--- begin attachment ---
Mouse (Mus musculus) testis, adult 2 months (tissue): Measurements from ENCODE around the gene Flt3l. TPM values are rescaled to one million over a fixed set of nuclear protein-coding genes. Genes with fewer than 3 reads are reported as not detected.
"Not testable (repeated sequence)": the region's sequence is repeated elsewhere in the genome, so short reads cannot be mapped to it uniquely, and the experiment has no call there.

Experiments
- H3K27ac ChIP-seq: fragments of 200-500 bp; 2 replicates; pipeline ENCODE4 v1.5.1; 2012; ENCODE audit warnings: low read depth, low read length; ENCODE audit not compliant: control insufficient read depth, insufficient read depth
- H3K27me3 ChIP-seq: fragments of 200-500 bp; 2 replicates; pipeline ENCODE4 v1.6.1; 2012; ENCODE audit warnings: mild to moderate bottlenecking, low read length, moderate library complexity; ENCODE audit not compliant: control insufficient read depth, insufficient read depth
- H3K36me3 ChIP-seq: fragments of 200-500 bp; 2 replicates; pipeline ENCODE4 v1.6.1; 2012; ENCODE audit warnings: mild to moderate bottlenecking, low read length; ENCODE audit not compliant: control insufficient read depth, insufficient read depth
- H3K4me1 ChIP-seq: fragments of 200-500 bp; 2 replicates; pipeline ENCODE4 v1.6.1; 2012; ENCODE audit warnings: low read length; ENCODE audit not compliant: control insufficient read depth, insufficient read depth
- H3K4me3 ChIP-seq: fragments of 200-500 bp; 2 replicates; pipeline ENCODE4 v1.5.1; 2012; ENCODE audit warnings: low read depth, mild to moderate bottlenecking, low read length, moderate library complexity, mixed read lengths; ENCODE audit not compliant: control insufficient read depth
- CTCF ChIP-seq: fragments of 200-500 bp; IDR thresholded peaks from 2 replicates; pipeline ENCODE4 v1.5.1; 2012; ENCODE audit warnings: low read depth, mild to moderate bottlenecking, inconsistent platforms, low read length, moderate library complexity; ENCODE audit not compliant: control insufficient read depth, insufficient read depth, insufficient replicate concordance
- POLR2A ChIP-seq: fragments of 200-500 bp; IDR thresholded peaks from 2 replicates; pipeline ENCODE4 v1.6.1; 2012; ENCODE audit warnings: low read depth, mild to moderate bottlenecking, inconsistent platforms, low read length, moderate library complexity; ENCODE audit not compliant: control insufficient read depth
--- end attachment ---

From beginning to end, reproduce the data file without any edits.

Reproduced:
Mouse (Mus musculus) testis, adult 2 months (tissue): Measurements from ENCODE around the gene Flt3l. TPM values are rescaled to one million over a fixed set of nuclear protein-coding genes. Genes with fewer than 3 reads are reported as not detected.
"Not testable (repeated sequence)": the region's sequence is repeated elsewhere in the genome, so short reads cannot be mapped to it uniquely, and the experiment has no call there.

Experiments
- H3K27ac ChIP-seq: fragments of 200-500 bp; 2 replicates; pipeline ENCODE4 v1.5.1; 2012; ENCODE audit warnings: low read depth, low read length; ENCODE audit not compliant: control insufficient read depth, insufficient read depth
- H3K27me3 ChIP-seq: fragments of 200-500 bp; 2 replicates; pipeline ENCODE4 v1.6.1; 2012; ENCODE audit warnings: mild to moderate bottlenecking, low read length, moderate library complexity; ENCODE audit not compliant: control insufficient read depth, insufficient read depth
- H3K36me3 ChIP-seq: fragments of 200-500 bp; 2 replicates; pipeline ENCODE4 v1.6.1; 2012; ENCODE audit warnings: mild to moderate bottlenecking, low read length; ENCODE audit not compliant: control insufficient read depth, insufficient read depth
- H3K4me1 ChIP-seq: fragments of 200-500 bp; 2 replicates; pipeline ENCODE4 v1.6.1; 2012; ENCODE audit warnings: low read length; ENCODE audit not compliant: control insufficient read depth, insufficient read depth
- H3K4me3 ChIP-seq: fragments of 200-500 bp; 2 replicates; pipeline ENCODE4 v1.5.1; 2012; ENCODE audit warnings: low read depth, mild to moderate bottlenecking, low read length, moderate library complexity, mixed read lengths; ENCODE audit not compliant: control insufficient read depth
- CTCF ChIP-seq: fragments of 200-500 bp; IDR thresholded peaks from 2 replicates; pipeline ENCODE4 v1.5.1; 2012; ENCODE audit warnings: low read depth, mild to moderate bottlenecking, inconsistent platforms, low read length, moderate library complexity; ENCODE audit not compliant: control insufficient read depth, insufficient read depth, insufficient replicate concordance
- POLR2A ChIP-seq: fragments of 200-500 bp; IDR thresholded peaks from 2 replicates; pipeline ENCODE4 v1.6.1; 2012; ENCODE audit warnings: low read depth, mild to moderate bottlenecking, inconsistent platforms, low read length, moderate library complexity; ENCODE audit not compliant: control insufficient read depth